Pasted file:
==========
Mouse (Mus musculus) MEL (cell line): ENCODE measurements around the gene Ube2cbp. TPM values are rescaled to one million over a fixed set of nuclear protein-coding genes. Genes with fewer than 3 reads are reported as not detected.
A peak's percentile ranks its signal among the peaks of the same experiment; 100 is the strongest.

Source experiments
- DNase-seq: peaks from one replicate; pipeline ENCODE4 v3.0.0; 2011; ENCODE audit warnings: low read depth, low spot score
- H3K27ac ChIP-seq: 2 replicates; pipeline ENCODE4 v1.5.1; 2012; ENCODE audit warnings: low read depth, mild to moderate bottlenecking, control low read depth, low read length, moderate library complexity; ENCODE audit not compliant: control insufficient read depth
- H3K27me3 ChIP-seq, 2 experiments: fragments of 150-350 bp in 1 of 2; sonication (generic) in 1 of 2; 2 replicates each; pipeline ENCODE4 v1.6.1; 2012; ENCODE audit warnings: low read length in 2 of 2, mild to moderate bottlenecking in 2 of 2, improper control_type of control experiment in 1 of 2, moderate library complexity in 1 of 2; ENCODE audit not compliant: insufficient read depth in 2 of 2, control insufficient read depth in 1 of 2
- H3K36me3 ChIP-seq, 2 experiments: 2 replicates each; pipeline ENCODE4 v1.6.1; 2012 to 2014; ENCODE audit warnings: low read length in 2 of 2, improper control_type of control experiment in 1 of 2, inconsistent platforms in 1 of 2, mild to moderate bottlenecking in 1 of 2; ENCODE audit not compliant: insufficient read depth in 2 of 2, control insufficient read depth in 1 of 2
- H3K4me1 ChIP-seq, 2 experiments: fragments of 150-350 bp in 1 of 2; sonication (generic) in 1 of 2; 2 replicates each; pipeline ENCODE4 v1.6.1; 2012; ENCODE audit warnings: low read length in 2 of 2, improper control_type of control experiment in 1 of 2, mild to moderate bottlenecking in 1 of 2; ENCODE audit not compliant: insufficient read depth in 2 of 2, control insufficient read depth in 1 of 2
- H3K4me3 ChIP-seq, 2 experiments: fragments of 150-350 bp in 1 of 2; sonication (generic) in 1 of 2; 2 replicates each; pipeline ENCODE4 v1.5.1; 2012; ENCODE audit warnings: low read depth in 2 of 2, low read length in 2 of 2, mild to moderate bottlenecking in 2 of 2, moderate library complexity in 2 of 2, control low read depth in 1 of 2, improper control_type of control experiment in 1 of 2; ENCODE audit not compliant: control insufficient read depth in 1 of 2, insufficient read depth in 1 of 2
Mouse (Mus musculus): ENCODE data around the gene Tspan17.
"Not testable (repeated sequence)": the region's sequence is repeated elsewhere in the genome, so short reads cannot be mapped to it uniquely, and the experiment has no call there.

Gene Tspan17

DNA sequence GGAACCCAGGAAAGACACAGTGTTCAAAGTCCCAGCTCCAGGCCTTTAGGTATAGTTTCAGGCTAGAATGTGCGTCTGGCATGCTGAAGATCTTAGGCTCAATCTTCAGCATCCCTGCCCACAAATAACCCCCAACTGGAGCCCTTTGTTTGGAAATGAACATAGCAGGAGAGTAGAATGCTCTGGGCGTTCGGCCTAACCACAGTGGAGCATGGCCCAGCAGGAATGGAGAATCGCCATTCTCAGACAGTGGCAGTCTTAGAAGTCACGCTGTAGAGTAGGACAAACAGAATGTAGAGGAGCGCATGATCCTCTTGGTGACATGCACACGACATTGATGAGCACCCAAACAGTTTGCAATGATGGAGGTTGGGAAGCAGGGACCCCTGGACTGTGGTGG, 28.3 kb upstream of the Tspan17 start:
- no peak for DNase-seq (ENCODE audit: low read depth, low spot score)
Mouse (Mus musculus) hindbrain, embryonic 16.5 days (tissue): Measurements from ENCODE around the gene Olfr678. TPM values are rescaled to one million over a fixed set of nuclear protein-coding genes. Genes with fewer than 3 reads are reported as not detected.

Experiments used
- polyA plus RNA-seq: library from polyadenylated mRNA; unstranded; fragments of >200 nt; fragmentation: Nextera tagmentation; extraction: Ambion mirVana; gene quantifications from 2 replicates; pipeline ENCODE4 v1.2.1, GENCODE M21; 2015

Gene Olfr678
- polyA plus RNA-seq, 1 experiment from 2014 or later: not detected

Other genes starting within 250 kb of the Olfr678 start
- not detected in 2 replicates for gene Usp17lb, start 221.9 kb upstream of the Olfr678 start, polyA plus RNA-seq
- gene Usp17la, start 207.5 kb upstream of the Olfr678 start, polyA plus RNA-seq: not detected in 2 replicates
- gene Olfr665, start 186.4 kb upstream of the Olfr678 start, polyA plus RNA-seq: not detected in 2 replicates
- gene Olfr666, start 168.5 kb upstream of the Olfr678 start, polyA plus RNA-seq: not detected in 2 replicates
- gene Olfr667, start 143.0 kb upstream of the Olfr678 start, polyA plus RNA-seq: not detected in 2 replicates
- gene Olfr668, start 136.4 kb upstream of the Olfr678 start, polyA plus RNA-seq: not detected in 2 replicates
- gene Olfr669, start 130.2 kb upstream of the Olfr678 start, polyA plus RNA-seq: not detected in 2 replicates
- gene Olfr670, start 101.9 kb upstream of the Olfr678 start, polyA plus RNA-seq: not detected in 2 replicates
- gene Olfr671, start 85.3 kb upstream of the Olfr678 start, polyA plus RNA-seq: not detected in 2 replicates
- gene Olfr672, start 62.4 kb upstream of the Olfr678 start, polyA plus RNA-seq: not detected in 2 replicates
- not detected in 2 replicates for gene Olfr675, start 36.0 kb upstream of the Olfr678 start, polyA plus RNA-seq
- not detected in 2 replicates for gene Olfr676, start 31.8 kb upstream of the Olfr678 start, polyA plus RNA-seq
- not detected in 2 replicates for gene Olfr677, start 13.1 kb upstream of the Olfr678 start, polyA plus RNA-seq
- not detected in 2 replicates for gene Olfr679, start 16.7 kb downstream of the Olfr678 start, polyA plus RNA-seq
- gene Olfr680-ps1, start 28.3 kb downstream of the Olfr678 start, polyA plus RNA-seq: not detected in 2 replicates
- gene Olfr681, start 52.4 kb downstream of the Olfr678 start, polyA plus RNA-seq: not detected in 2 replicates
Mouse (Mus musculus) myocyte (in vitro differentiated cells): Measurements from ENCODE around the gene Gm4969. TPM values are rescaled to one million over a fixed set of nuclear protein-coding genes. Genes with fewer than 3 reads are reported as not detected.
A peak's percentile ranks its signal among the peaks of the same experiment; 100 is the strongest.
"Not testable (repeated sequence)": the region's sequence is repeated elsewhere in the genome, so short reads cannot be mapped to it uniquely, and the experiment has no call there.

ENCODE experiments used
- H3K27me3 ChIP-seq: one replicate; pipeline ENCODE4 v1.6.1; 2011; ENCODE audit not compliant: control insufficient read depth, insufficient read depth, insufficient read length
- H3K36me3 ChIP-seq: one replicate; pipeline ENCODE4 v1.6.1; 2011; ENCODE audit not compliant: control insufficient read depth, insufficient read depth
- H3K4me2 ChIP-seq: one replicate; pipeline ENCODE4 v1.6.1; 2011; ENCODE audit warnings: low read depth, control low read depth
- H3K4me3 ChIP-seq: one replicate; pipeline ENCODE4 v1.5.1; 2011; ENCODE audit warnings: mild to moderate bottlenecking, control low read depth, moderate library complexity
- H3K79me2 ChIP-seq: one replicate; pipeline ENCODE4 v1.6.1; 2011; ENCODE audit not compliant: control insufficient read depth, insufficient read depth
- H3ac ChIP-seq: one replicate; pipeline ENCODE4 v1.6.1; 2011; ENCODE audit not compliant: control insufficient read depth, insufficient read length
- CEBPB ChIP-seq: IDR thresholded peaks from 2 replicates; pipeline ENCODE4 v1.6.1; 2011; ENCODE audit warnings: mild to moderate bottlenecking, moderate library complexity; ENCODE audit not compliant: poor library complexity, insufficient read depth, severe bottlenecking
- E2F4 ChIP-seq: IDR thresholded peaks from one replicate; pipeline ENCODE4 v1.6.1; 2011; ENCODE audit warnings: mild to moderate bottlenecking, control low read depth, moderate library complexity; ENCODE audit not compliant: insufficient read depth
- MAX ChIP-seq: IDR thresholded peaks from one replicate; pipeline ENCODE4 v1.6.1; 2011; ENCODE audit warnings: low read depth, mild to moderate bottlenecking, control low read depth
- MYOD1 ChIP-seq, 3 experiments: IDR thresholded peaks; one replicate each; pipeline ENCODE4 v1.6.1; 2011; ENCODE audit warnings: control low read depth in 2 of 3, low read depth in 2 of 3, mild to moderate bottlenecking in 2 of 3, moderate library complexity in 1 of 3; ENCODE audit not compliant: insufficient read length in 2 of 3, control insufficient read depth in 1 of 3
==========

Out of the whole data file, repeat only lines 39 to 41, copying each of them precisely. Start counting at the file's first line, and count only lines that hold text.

"Not testable (repeated sequence)": the region's sequence is repeated elsewhere in the genome, so short reads cannot be mapped to it uniquely, and the experiment has no call there.

ENCODE experiments used
- H3K27me3 ChIP-seq: one replicate; pipeline ENCODE4 v1.6.1; 2011; ENCODE audit not compliant: control insufficient read depth, insufficient read depth, insufficient read length